Believe it or not, Britain’s biggest problem is a water shortage

No water elsewhere could hit food and consumer good supplies here. John Giles/PA

Following the wettest winter for 250 years, it would seem fair to assume that drought-induced food shortages are unlikely to be a problem for Britain.

But in the near future we may find that water is a factor in shortages of commodities we rely on, such as crops, meat, fish, fuels, pharmaceuticals and paper – the shortages of water and land are not in Britain, but elsewhere.

In recent research with colleagues from Loughborough University published in the journal Climate Research, we examined the international dimension of how commodities are supplied to import-dependent countries, such as the UK. Increasingly, understanding the impact of climate change on a global scale is critical when considering the impact on supply chains and the availability of commodities in the future.

The UK is among the most dependent nations on imports from overseas. The role of international trade and access to water in other countries is essential if the people of Britain are to continue to access the range of commodities they currently enjoy.

Our work looked at 25 of Britain’s most economically significant and climate-sensitive imports, examining the amount of water needed to produce these goods. Based on 2010 figures, these 25 products represented 30% of Britain’s imports and required 12.8 billion cubic metres of water.

We found that rearing beef cattle, and manufacturing plastics and paper require the most water of all UK imports, closely followed by growing rice, wheat and rearing pork.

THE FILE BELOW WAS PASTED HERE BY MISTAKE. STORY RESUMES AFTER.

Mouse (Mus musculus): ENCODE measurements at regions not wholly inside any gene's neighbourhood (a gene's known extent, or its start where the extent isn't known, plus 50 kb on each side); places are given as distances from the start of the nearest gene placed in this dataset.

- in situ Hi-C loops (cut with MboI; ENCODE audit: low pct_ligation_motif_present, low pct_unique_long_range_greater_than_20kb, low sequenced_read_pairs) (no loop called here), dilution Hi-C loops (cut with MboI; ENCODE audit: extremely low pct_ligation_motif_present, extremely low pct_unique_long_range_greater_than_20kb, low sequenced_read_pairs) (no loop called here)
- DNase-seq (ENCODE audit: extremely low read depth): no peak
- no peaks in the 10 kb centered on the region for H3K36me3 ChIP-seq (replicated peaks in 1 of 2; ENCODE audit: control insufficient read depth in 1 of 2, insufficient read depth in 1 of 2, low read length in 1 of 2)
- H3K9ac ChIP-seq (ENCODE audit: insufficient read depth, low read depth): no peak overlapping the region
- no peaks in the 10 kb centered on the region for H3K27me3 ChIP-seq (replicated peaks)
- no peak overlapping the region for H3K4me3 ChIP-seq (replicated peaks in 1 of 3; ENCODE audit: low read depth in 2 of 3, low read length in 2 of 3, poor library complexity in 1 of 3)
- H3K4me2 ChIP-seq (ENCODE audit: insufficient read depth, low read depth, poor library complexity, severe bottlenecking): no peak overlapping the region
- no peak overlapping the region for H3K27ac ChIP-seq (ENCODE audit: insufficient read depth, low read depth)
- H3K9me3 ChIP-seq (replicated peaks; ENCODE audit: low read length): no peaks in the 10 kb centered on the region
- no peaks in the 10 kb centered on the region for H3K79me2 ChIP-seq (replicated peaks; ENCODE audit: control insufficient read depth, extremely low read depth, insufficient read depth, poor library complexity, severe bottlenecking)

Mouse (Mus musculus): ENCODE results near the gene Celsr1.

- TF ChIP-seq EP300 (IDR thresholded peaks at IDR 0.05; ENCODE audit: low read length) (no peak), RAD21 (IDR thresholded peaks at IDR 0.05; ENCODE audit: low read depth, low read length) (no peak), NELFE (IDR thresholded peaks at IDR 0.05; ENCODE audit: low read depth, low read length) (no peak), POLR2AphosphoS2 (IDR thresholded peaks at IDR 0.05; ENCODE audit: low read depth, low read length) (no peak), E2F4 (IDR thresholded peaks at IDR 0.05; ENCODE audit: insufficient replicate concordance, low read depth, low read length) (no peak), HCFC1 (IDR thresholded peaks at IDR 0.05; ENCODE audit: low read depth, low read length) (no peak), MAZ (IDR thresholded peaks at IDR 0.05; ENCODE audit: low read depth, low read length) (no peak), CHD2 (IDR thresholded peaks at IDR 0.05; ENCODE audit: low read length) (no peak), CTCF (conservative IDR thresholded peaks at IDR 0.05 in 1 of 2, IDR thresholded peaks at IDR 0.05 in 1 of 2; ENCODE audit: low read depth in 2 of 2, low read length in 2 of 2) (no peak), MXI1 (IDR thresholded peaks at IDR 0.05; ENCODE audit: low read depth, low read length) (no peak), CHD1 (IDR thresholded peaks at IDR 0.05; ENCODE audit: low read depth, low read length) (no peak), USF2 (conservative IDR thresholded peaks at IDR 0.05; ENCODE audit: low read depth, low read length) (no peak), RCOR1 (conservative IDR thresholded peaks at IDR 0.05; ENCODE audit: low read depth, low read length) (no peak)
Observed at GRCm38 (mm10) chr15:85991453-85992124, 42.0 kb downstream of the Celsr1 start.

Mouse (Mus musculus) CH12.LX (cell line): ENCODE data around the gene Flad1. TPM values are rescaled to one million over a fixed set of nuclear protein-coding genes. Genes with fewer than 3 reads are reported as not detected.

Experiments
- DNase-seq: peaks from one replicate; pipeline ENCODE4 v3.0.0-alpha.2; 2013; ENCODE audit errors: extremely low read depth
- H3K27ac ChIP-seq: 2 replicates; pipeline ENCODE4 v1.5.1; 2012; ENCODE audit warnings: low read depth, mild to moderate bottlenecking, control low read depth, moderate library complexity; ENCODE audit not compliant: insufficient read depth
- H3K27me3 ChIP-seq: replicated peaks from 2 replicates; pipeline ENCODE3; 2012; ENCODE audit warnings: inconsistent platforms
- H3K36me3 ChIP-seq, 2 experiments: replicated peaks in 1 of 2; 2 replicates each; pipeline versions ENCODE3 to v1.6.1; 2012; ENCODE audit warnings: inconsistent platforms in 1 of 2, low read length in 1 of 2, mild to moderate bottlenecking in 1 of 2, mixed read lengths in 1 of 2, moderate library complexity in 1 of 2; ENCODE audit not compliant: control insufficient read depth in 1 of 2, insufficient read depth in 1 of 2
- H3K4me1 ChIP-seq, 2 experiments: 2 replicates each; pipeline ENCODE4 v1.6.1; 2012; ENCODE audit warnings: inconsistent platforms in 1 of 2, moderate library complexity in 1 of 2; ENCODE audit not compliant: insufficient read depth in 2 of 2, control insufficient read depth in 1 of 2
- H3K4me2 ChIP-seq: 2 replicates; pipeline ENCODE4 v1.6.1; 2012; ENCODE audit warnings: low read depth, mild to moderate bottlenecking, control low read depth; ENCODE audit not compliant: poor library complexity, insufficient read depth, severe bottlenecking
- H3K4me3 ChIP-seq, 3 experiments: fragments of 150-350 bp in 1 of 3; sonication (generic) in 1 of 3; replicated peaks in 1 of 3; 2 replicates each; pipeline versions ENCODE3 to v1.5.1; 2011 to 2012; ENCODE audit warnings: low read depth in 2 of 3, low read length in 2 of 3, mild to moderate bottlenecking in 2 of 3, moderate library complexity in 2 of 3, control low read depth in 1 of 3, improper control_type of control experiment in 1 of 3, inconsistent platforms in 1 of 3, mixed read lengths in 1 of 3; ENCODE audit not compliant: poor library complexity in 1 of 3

We compared the overall water requirements for these imported commodities with projected change up to 2040. This included climate-related changes and economic changes such as increased demand or a growing population.

Data from the United Nations Environment Programme has revealed that many of the countries Britain relies on for imported commodities already suffer from absolute water scarcity, specifically those in North Africa and the Middle East. There are also a number of countries that are under relative “water stress”, notably the large growing economies of China and India, Eastern and Southern Africa, as well as Poland and Denmark.

Population size will be a major factor in determining how hard global water shortages will hit. UN data suggests that the current upward trend in the world’s population will continue until at least 2030. The medium projected population is 8.9 billion by 2050, an increase of 28% on 2012, and this will cause new regions to experience water stress over the coming decade.

The study has given us some insight into where the water-related weak links are among Britain’s imports, and so how secure the country’s supplies may be in the future. We now have a clearer picture of how Britain will become increasingly susceptible to the lack of water in other nations – even as our own is drenched in excess.

Reducing water use, and risk

Britain’s national water footprint and import dependency are relatively high, even without considering any effects of climate change and population growth. Without introducing water-saving and efficiency measures, or by making environmental compromises, there is little scope for producing at home those highly water-dependent goods we currently import, unless prices rise.

But countries dependent on climate-sensitive imports can invest in improved production methods and efficiency improvements in exporting nations that would reduce water use.

For example, India and Pakistan are the largest exporters of rice to Britain. But compared to the world’s second largest rice exporter, Thailand, they are inefficient when it comes to water. Investment, education, improved manufacturing processes and agricultural technologies and greater emphasis on water management will be important to secure rice supplies in the future.

Improving trade relations with other nations that could potentially supply Britain’s needs is also important, especially those countries where the effects of climate change are likely to be less severe.

These findings have national implications for politicians – the risks to water supply in the UK posed by climate change will need to be managed alongside other, better understood, factors driving water demand such as trade, population, consumer behaviour, dietary trends, agriculture and the environment.